What is the formal definition of "orientation" of a curve? Or is this a topology issue?
Let be a smooth function. And is continous on where , i.e. the image. And is another such function. With the property that and have the same orientation. Then show that .
Basically, what I am trying to show that if we want to integrate a complex function along some path it makes no difference how we parametrize it (as long the orientation is the same).
I would agree that it should not be so easy to show, however I do not know how to show it. Furthermore, my book assumes that it is okay without even stating that it is valid.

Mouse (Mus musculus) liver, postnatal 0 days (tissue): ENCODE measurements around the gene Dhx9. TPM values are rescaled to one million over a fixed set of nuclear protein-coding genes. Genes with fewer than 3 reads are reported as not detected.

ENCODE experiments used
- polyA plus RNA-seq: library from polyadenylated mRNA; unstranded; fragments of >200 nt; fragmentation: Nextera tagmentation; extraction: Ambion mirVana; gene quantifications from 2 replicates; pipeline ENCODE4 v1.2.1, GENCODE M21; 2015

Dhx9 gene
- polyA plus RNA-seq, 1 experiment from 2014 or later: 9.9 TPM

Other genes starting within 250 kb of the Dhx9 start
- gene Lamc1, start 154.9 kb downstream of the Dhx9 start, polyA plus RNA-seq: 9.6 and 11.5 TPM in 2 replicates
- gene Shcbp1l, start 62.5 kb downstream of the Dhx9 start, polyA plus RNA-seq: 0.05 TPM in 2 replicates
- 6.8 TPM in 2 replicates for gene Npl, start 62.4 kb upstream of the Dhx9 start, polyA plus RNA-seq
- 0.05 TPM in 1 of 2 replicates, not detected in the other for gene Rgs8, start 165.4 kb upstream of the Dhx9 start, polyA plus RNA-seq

As I mentioned this is not completely true. Take, for example, the semi-unit upper circle. We can express it as and .
And consider the function .
Then, (note )
What is wrong? The answer is the orientation. One is clockwise and one is counterclockwise.
The problem is I do not know how to formally define this notion.
\eta here does not parametrize the same portion of the circle as \gamma, that's why the integrals are different
Because actually, the only change of orientation on a curve that can occur, is following it from the endpoint to the startpoint. And that just gives you a change of sign in the integral.